Open Source Musings

opensource

Recently I was culling some notes and I came across one from early 2008. A note that somehow escaped various attempts at pruning over the last 13+ years. A sign or just blind luck?

The note in question was about a post at a now-defunct blog about open source. One quote I extracted from that post pointed out something that I'd been saying for a (long) while:

There are some functionality that isn't available for the free options out there yet, but the actual portion of people that need that specific functionality is so small.

Believe it or not, most free and open source (FOSS) alternatives to commercial software are fine for most people. And they have been for a while.

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A good utility is worth it's weight in ... well, whatever you use to weigh something valuable. And while you might not use certain utilities often, when you do I can bet that you're happy those applications are installed on your computer.

Let's take a quick look at three utilities for the Linux desktop that I find quite useful. Who knows, you might find them useful too.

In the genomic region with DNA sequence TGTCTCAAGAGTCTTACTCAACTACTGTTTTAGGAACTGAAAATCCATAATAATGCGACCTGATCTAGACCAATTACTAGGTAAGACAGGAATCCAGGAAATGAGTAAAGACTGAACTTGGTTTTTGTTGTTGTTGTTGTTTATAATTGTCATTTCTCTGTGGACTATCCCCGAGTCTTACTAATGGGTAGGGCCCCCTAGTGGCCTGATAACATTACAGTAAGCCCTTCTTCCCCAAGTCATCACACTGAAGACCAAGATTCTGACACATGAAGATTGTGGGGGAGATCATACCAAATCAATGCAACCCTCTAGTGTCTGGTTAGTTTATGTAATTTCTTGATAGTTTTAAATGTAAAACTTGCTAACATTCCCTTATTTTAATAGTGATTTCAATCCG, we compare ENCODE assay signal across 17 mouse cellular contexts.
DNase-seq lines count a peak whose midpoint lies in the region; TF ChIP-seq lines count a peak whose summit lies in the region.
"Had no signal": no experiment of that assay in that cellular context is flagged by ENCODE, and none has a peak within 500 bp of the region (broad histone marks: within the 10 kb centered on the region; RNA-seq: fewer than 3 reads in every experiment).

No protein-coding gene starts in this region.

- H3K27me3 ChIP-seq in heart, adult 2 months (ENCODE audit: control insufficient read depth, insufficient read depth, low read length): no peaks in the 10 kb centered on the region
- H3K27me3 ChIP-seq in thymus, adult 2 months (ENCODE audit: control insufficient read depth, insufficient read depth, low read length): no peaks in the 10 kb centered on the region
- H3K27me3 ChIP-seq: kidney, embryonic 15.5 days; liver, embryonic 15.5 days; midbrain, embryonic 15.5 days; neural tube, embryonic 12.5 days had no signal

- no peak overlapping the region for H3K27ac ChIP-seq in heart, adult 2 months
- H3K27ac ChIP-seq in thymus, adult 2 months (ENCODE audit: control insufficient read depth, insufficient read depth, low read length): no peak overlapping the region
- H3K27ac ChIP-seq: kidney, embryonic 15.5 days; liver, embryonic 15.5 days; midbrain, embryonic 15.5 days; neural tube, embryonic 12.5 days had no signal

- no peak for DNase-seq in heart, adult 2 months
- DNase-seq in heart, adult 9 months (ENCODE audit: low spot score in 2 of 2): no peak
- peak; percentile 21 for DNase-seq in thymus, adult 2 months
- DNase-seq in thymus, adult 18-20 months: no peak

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Ah, the mouse ... It made computing so much easier for so many people. Why memorize a bunch of arcane commands when you can point and click?

There are times, though, when a mouse just gets in your way.

Some people, believe it or not, work better with just their keyboards. Using combinations of keystrokes and navigation keys makes them more efficient and more productive, even in a graphical environment.

One task that lends itself quite well to being keyboard driven is note taking. Let's take a quick look at two note taking applications for the Linux desktop that work better with just a keyboard.

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(Note: This post was originally published, in a slightly different form, at Opensource.com and appears here via a CC-BY-SA 4.0 license.)

Imagine, for a moment, you've been tapped to give a presentation. As you're preparing your talk, you think, I should whip up a few slides. So how are you going to do that, young presenter?

Maybe you prefer the simplicity of plain text, or maybe you think software like LibreOffice Impress is overkill for what you need to do. Or perhaps you just want to embrace your inner geek.

It's easy to turn files formatted with Markdown into attractive presentation slides. Here are four tools that can do help you do the job.

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